Kerry Wood is a nature center located on the Red Deer River’s south bank. The region is open all year, offering visitors breathtaking beauty no matter when they visit.
One of its main attractions is the nature center’s five-kilometer trail system, which goes through a 118-acre protected bird sanctuary.
The Kerry Wood Nature Centre is also a hands-on center with displays highlighting the area’s natural history. There’s also a music garden with various outdoor instruments where guests can come together to make some incredible music.
Downtown Red Deer has a vibrant mix of retail stores, coffee shops, restaurants, ethnic cuisine, professional services, and arts and entertainment, making it a one-of-a-kind destination for residents and visitors alike. Downtown Red Deer is evolving into a diversified, beautiful, and appealing community core, with numerous new redevelopment projects, specialty retail possibilities, and unique events.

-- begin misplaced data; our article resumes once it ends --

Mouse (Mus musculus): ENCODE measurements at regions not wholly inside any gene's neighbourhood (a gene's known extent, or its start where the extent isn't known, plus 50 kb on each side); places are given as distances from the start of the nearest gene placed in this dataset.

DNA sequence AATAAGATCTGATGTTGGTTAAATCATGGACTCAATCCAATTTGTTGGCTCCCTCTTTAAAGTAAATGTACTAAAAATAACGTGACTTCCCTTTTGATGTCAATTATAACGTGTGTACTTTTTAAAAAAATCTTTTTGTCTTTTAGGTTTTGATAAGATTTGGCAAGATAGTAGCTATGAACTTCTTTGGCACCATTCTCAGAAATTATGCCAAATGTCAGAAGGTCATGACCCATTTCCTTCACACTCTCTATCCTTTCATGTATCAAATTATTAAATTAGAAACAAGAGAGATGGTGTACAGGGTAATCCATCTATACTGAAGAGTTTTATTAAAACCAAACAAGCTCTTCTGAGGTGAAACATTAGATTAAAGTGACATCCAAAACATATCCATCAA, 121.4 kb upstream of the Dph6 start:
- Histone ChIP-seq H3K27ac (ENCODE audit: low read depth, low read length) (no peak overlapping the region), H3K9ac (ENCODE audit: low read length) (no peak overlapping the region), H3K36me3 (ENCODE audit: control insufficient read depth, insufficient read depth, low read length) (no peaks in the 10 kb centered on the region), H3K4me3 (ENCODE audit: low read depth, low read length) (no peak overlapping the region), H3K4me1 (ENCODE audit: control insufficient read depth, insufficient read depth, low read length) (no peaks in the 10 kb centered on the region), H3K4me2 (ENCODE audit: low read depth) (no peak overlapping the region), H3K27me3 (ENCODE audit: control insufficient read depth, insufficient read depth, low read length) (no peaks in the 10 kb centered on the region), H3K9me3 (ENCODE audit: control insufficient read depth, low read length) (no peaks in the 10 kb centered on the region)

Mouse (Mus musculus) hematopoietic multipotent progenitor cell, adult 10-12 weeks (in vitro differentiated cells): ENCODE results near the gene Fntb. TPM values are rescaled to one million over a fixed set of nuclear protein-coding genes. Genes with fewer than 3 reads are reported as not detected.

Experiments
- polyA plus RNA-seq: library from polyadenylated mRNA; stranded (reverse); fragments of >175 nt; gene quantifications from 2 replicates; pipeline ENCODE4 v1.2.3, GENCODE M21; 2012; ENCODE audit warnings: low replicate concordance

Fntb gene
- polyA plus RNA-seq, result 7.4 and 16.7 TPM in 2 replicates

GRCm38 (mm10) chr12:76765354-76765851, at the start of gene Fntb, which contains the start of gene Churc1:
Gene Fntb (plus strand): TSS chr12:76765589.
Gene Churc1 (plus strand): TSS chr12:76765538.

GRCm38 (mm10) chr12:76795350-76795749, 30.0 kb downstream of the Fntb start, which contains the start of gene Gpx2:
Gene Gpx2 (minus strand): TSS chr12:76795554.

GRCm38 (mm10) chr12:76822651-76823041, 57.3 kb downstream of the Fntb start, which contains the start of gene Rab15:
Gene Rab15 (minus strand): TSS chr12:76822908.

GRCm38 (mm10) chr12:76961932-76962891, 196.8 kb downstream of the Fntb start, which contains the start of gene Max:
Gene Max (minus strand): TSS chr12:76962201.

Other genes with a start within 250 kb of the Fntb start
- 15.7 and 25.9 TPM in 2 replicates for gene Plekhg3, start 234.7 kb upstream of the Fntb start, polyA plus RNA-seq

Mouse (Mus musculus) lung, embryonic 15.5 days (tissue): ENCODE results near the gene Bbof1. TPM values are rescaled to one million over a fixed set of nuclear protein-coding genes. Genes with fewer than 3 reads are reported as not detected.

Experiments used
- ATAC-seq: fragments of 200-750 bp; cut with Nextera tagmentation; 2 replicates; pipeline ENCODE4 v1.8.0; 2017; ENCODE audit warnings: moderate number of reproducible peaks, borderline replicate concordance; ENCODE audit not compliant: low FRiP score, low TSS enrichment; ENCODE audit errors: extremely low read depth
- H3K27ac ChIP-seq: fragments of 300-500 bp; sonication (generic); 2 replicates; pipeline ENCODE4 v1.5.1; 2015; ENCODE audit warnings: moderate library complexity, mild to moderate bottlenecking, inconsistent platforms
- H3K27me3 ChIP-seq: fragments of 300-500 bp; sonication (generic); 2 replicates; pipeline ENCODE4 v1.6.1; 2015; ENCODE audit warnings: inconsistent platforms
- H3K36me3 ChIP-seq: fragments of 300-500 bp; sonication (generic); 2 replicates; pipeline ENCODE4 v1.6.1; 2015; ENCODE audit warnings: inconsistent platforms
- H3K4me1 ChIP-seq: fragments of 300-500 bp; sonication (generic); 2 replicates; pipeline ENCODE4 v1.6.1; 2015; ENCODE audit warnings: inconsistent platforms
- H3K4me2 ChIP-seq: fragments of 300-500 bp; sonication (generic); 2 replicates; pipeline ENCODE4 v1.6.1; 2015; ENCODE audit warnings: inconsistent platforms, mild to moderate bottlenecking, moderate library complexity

Historic Downtown, Capstone, and Railyards are the three central districts in Red Deer’s Greater Downtown Area. There is a distinct combination of living, working, and playing in these districts.
Both private and municipal downtown regeneration projects have contributed to the existing business and retail environment, enhancing the commercial district and attracting new firms, jobs, and improved visibility.
Old Court House
The Old Court House is a two-story Classic Revival masonry structure with a terrazzo stairway and a 1,300-square-foot courtroom. The Red Deer Court House was completed in 1931, after being planned in 1907. It was a symbol of renewed hope for the local economy and Red Deer’s future development. As well, the United Farmers of Alberta’s government goal of decentralizing public buildings outside of Calgary and Edmonton is strongly tied with the Old Court House.
The Old Court House also held court offices, a law library, and judges’ chambers in addition to the courtroom that served both the Provincial Court and the Court of Queen’s Bench until 1983. Since then, the structure has served as an arts center, a private company office, and commercial space.
The Old Court House’s imposing brick walls and Tyndall limestone columns inspire awe. This was done on purpose, as the building’s classical revival architecture was intended to convey a sense of strength and sophistication, qualities that would help the newborn province of Alberta and its new court system gain widespread respect.